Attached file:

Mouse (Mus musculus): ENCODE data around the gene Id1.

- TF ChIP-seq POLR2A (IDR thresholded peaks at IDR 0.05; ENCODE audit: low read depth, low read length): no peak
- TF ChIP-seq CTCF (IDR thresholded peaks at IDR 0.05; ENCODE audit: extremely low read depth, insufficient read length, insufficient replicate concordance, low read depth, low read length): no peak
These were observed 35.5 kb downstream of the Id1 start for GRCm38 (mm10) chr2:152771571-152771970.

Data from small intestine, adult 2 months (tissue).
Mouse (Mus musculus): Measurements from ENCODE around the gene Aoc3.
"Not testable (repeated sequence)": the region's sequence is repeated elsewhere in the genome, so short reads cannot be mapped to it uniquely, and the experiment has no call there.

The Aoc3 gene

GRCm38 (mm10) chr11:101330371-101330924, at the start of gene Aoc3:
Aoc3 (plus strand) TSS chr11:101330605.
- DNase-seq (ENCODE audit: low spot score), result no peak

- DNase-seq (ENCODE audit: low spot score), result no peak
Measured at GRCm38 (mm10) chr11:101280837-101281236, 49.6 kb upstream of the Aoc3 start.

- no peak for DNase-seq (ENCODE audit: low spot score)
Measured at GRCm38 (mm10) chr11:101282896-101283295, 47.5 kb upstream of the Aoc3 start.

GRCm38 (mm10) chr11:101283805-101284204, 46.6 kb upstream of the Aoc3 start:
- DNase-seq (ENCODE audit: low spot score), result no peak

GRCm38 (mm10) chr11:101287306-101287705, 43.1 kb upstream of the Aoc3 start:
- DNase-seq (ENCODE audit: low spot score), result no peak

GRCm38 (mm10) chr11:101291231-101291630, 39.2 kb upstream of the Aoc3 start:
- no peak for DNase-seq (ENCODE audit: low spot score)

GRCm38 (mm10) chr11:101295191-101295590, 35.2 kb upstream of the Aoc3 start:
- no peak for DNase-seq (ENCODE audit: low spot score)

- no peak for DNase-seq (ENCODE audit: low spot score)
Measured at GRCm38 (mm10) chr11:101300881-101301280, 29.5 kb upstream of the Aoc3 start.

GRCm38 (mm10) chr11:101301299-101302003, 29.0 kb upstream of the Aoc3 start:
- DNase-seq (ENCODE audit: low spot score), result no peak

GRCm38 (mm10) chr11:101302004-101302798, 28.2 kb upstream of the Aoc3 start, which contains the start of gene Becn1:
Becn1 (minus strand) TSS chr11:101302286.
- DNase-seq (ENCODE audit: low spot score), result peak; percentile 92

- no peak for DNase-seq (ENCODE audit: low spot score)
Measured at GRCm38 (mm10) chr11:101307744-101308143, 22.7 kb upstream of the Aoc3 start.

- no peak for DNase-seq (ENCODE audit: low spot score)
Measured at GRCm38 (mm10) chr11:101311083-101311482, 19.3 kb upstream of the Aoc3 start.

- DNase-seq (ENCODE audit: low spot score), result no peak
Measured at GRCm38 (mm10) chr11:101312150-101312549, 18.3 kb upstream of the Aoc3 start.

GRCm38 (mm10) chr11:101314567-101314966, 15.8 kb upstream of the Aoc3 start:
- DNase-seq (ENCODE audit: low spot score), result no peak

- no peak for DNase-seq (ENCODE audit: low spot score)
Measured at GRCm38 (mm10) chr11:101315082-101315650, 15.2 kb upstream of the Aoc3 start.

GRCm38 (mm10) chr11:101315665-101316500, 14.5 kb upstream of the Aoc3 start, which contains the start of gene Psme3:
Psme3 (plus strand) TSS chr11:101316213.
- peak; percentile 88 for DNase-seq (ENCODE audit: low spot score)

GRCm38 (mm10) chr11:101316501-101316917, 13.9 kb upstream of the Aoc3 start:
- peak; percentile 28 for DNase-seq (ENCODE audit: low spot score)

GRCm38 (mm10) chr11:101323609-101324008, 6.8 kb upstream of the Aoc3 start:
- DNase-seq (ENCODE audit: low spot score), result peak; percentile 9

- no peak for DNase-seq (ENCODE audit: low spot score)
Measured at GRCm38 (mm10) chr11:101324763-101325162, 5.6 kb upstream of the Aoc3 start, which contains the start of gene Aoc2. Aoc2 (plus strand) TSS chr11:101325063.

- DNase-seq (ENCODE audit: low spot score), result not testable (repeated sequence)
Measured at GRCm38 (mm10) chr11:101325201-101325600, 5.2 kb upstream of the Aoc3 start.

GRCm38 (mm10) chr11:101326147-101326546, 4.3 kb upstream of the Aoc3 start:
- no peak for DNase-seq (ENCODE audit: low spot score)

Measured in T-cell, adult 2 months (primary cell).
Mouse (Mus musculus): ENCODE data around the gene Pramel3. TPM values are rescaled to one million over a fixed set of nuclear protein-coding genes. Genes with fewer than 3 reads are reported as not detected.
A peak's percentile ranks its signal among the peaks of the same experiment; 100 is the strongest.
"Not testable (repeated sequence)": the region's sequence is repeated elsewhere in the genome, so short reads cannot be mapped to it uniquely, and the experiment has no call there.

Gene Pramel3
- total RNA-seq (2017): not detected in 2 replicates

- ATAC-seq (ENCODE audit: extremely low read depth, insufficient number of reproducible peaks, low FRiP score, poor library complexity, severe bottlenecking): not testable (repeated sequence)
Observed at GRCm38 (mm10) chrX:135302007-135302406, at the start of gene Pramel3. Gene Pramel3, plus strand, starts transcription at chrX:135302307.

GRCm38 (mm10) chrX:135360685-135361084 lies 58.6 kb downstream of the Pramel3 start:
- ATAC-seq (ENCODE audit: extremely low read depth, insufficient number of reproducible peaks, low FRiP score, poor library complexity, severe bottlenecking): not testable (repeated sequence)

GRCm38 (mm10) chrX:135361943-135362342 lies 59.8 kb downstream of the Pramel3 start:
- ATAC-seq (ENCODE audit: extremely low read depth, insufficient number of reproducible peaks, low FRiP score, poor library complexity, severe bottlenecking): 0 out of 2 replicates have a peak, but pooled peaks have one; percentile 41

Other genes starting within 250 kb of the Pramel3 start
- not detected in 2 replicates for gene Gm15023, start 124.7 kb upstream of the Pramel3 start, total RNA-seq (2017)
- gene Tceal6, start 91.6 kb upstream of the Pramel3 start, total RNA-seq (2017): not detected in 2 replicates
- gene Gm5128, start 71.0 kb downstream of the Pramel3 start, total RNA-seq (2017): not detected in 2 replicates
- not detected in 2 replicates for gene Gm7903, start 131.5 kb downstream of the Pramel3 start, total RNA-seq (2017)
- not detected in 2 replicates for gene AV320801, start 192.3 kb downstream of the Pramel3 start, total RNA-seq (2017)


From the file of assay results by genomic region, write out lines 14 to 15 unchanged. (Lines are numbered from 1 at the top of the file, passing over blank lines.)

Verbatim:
- no peak for DNase-seq (ENCODE audit: low spot score)
Measured at GRCm38 (mm10) chr11:101282896-101283295, 47.5 kb upstream of the Aoc3 start.